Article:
What is the Church’s belief on Suicide? A Catholic friend of mine recently took his own life and his wife and child asked me what our church believed is his fate. Their Priests said because he took his own life he was going to hell. How can I help this family?
Michael, from Washington
In the first place, I believe that the only way that you could help your Catholic friend in such a circumstance as this is to have the missionaries teach him the truth about heaven and hell, about the three degrees of glory, and about the loving mercy of our Father in Heaven in providing all the blessings for His children that they are capable of receiving. The deep grieving of the adherents of the secular religions over what appears to be the tragic loss of loved ones is understandable in view of their mistaken beliefs of the nature of God and man, and of the great plan of salvation.
Concerning the Church’s view on suicide, Let me quote from a message of the First Presidency–
“There is another evil that is growing amongst the peoples of the world that is not unfelt amidst the Latter-day Saints. It is the crime of self-murder. Suicide should be made odious among the people of God, it should be emphasized as a deadly sin, and no undue feelings of tenderness toward the unfortunate dead, or of sympathy towards the living bereaved, should prevent us denouncing it as a crime against God and humanity, against the Creator and the creature. It is true that the exact enormity of the act is not defined with minute detail in the Holy Scriptures, or the limits of its punishment given; but to believers in the God whom we worship it has always been regarded as a sin of great magnitude” (James R. Clark, Messages of the First Presidency, Vol.3, p.88 – p. 89.)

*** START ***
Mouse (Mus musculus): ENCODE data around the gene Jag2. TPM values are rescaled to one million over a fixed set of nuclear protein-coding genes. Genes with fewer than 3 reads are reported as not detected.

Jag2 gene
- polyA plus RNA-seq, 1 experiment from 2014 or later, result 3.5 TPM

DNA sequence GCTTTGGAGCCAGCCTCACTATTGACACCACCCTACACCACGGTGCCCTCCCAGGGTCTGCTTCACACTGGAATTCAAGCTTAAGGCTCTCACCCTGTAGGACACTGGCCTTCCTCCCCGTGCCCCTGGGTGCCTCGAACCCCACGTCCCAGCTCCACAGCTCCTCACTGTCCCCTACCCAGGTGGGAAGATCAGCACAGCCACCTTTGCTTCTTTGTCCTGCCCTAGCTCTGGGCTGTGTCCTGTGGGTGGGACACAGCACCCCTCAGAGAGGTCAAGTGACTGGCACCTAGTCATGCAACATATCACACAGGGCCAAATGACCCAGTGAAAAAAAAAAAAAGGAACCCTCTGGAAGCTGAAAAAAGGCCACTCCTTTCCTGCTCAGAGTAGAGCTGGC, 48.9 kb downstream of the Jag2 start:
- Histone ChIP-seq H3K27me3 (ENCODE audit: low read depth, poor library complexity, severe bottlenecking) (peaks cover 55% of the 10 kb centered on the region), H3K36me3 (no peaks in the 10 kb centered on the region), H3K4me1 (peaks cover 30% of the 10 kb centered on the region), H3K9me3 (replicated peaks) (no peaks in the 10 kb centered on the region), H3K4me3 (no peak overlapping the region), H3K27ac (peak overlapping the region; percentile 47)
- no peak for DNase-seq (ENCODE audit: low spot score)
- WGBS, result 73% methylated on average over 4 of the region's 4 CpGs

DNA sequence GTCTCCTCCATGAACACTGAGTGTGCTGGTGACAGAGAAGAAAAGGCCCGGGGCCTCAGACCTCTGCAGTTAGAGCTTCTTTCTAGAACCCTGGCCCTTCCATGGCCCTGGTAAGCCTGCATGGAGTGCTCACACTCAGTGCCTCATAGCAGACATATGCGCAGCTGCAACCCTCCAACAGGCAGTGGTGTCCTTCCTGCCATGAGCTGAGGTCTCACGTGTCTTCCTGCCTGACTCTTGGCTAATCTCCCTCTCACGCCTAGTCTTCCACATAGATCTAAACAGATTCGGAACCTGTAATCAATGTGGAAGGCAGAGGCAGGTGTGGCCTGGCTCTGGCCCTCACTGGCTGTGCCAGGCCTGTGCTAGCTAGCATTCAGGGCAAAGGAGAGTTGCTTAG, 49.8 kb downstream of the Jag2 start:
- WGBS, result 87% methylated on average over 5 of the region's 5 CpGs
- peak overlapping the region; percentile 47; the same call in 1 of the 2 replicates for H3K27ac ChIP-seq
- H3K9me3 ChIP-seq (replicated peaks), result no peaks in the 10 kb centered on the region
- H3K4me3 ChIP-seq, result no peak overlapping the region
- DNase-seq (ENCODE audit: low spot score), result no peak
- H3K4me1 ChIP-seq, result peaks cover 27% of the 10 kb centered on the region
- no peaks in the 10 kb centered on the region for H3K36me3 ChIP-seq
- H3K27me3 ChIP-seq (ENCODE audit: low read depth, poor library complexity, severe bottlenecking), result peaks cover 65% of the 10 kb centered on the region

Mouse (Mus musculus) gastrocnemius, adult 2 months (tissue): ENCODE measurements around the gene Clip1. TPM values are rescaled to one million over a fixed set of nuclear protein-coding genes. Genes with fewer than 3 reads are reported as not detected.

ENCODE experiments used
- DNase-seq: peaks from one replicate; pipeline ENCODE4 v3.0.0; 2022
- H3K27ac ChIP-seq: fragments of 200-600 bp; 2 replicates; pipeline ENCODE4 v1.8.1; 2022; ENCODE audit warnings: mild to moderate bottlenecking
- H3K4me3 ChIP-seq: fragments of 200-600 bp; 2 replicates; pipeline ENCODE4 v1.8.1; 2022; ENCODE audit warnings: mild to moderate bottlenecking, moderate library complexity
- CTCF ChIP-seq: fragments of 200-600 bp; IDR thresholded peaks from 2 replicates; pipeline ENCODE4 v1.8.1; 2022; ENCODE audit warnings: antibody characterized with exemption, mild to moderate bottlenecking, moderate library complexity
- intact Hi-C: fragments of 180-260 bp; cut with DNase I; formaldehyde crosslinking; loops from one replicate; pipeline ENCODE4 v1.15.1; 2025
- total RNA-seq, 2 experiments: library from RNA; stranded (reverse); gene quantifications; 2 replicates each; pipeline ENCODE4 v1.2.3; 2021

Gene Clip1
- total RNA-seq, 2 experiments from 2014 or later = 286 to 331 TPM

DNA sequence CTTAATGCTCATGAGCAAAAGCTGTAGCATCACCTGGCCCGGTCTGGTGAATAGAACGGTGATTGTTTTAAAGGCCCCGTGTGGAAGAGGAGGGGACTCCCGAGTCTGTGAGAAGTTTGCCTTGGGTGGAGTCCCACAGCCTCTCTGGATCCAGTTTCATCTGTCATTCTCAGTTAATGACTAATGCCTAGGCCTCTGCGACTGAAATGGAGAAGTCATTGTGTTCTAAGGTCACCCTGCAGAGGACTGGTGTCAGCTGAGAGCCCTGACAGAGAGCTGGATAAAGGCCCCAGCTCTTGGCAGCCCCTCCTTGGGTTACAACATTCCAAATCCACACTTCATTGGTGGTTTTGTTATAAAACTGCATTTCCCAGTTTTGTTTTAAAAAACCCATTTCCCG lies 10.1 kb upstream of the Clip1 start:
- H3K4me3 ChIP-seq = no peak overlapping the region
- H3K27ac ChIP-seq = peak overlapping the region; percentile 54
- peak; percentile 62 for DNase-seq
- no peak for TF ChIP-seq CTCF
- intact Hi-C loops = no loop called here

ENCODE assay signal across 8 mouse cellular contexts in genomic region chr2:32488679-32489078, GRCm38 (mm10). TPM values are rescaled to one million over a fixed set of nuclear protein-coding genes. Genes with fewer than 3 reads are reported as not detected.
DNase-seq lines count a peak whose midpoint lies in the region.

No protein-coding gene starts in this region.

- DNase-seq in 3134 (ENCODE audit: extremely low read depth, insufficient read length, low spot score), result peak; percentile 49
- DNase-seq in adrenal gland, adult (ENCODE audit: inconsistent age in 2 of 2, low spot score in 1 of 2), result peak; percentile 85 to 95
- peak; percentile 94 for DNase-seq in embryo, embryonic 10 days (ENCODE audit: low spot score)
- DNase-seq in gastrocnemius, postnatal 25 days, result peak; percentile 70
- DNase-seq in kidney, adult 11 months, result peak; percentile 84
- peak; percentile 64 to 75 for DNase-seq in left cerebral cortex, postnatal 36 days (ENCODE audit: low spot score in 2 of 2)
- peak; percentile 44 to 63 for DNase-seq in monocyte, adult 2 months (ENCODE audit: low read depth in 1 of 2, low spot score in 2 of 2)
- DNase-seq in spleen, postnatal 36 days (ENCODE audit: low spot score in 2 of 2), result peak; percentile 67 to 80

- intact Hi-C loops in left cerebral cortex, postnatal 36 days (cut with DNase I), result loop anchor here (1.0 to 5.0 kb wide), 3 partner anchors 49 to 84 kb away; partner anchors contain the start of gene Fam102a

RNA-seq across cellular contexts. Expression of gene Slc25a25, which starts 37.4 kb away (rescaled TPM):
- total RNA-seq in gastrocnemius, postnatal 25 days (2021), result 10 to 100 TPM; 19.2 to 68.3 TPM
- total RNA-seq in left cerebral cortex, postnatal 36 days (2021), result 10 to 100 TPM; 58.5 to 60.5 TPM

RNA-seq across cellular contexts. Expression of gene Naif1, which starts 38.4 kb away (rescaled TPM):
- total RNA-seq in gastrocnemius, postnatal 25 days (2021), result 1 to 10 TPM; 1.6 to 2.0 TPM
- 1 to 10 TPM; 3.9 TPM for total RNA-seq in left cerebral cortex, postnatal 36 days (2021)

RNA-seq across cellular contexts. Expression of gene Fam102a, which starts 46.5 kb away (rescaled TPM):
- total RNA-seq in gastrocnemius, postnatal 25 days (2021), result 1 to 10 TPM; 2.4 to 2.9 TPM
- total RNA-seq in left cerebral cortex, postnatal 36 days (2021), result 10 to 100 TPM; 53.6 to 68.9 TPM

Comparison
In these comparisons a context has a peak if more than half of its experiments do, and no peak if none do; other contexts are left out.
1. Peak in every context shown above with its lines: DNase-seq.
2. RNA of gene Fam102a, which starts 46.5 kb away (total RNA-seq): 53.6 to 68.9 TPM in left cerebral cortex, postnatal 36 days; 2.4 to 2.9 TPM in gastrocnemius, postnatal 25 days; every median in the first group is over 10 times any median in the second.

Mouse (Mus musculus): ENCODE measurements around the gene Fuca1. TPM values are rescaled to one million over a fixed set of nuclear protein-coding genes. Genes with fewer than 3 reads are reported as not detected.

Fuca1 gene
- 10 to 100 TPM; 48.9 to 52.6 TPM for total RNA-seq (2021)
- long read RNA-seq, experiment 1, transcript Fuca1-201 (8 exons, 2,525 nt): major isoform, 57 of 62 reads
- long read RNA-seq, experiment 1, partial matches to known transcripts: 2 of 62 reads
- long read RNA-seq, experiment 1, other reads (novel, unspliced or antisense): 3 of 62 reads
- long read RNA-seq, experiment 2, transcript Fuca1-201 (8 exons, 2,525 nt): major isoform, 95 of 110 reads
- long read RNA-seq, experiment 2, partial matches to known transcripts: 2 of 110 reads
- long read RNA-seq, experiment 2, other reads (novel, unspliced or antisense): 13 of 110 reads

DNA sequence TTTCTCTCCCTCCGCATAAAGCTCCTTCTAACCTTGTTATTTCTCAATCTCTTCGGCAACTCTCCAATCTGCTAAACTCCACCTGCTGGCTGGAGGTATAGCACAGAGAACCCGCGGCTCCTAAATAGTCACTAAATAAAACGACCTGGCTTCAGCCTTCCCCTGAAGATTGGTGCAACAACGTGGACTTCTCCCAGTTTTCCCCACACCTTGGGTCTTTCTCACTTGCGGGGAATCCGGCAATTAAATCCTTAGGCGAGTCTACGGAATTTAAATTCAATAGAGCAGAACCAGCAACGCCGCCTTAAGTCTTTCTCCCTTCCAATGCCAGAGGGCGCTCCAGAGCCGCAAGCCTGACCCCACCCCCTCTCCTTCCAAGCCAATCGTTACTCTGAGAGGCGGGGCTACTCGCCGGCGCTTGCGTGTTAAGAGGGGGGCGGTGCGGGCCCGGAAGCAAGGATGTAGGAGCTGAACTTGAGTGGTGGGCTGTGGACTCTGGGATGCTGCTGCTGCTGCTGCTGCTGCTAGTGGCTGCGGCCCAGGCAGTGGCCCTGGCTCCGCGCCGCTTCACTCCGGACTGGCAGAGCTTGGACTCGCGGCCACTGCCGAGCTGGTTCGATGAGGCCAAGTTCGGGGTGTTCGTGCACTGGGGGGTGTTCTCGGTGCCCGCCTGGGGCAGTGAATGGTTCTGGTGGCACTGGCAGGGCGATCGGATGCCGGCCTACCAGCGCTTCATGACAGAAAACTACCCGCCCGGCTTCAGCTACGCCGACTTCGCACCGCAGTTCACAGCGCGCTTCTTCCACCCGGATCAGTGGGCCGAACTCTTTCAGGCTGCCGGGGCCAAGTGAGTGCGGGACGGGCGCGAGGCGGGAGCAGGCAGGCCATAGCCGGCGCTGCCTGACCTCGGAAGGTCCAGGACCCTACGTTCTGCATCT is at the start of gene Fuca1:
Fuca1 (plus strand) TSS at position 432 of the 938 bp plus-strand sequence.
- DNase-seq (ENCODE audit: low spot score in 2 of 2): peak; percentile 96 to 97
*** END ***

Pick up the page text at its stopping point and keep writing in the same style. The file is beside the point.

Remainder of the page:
And from President Spencer W. Kimball–
“Suicide is no escape. Suicide can only add another great crime to those already committed. It cannot alleviate any distress but can double or treble or quadruple it. It does not postpone the day of retribution nor of sorrow very long, for one plunges immediately from time into eternity, from mortality into the spirit world, and he goes with all his faculties, his mentality, his attitudes, his weaknesses, and his strengths” (The Teachings of Spencer W. Kimball, p.187.)
Withall, we should be careful in making judgment. While we can easily differenciate between righteous and unrighteous actions, we may not always be in a position to judge if a person is responsible for his actions. We read in Samuel that
“The Lord seeth not as man seeth; for man looketh on the outward appearance, but the Lord looketh on the heart” (1 Samuel 16:7.)